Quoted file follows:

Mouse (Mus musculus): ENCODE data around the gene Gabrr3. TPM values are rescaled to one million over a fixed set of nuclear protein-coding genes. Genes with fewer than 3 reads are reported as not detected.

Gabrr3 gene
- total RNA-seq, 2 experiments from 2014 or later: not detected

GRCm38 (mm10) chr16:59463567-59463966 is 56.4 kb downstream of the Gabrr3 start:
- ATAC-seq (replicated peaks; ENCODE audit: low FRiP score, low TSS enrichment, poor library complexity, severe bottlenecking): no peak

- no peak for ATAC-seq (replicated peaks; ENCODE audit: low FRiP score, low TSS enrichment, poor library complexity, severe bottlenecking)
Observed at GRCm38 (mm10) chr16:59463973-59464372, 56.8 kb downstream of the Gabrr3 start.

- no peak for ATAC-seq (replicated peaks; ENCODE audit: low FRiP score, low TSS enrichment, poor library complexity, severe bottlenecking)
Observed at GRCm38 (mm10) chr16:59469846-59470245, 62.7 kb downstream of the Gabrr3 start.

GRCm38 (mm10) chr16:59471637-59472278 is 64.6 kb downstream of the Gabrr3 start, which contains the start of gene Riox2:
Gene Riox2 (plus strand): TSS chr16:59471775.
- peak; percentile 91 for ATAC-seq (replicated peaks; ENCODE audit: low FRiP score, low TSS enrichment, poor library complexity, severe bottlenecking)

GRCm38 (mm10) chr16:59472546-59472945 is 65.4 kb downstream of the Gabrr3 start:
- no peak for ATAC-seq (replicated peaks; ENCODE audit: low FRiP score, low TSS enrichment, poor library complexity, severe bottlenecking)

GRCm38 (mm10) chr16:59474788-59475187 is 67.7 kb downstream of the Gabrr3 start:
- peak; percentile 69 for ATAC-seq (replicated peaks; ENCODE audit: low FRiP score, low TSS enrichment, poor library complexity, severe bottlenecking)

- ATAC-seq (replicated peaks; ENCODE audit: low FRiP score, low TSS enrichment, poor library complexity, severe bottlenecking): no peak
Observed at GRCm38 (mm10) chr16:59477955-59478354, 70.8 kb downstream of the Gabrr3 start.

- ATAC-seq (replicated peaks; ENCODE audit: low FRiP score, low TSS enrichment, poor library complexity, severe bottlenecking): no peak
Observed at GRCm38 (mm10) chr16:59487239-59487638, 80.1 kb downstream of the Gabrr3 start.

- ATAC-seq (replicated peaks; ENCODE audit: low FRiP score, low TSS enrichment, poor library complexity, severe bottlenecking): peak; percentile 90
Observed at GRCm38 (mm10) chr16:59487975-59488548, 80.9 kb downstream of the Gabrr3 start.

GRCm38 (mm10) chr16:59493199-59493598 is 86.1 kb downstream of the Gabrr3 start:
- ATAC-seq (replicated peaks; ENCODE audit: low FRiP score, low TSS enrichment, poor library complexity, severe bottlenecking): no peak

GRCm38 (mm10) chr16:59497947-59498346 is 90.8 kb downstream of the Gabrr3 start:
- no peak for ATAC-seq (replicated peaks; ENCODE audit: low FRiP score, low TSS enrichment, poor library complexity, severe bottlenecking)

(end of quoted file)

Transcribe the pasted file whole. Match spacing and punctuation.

Mouse (Mus musculus): ENCODE data around the gene Gabrr3. TPM values are rescaled to one million over a fixed set of nuclear protein-coding genes. Genes with fewer than 3 reads are reported as not detected.

Gabrr3 gene
- total RNA-seq, 2 experiments from 2014 or later: not detected

GRCm38 (mm10) chr16:59463567-59463966 is 56.4 kb downstream of the Gabrr3 start:
- ATAC-seq (replicated peaks; ENCODE audit: low FRiP score, low TSS enrichment, poor library complexity, severe bottlenecking): no peak

- no peak for ATAC-seq (replicated peaks; ENCODE audit: low FRiP score, low TSS enrichment, poor library complexity, severe bottlenecking)
Observed at GRCm38 (mm10) chr16:59463973-59464372, 56.8 kb downstream of the Gabrr3 start.

- no peak for ATAC-seq (replicated peaks; ENCODE audit: low FRiP score, low TSS enrichment, poor library complexity, severe bottlenecking)
Observed at GRCm38 (mm10) chr16:59469846-59470245, 62.7 kb downstream of the Gabrr3 start.

GRCm38 (mm10) chr16:59471637-59472278 is 64.6 kb downstream of the Gabrr3 start, which contains the start of gene Riox2:
Gene Riox2 (plus strand): TSS chr16:59471775.
- peak; percentile 91 for ATAC-seq (replicated peaks; ENCODE audit: low FRiP score, low TSS enrichment, poor library complexity, severe bottlenecking)

GRCm38 (mm10) chr16:59472546-59472945 is 65.4 kb downstream of the Gabrr3 start:
- no peak for ATAC-seq (replicated peaks; ENCODE audit: low FRiP score, low TSS enrichment, poor library complexity, severe bottlenecking)

GRCm38 (mm10) chr16:59474788-59475187 is 67.7 kb downstream of the Gabrr3 start:
- peak; percentile 69 for ATAC-seq (replicated peaks; ENCODE audit: low FRiP score, low TSS enrichment, poor library complexity, severe bottlenecking)

- ATAC-seq (replicated peaks; ENCODE audit: low FRiP score, low TSS enrichment, poor library complexity, severe bottlenecking): no peak
Observed at GRCm38 (mm10) chr16:59477955-59478354, 70.8 kb downstream of the Gabrr3 start.

- ATAC-seq (replicated peaks; ENCODE audit: low FRiP score, low TSS enrichment, poor library complexity, severe bottlenecking): no peak
Observed at GRCm38 (mm10) chr16:59487239-59487638, 80.1 kb downstream of the Gabrr3 start.

- ATAC-seq (replicated peaks; ENCODE audit: low FRiP score, low TSS enrichment, poor library complexity, severe bottlenecking): peak; percentile 90
Observed at GRCm38 (mm10) chr16:59487975-59488548, 80.9 kb downstream of the Gabrr3 start.

GRCm38 (mm10) chr16:59493199-59493598 is 86.1 kb downstream of the Gabrr3 start:
- ATAC-seq (replicated peaks; ENCODE audit: low FRiP score, low TSS enrichment, poor library complexity, severe bottlenecking): no peak

GRCm38 (mm10) chr16:59497947-59498346 is 90.8 kb downstream of the Gabrr3 start:
- no peak for ATAC-seq (replicated peaks; ENCODE audit: low FRiP score, low TSS enrichment, poor library complexity, severe bottlenecking)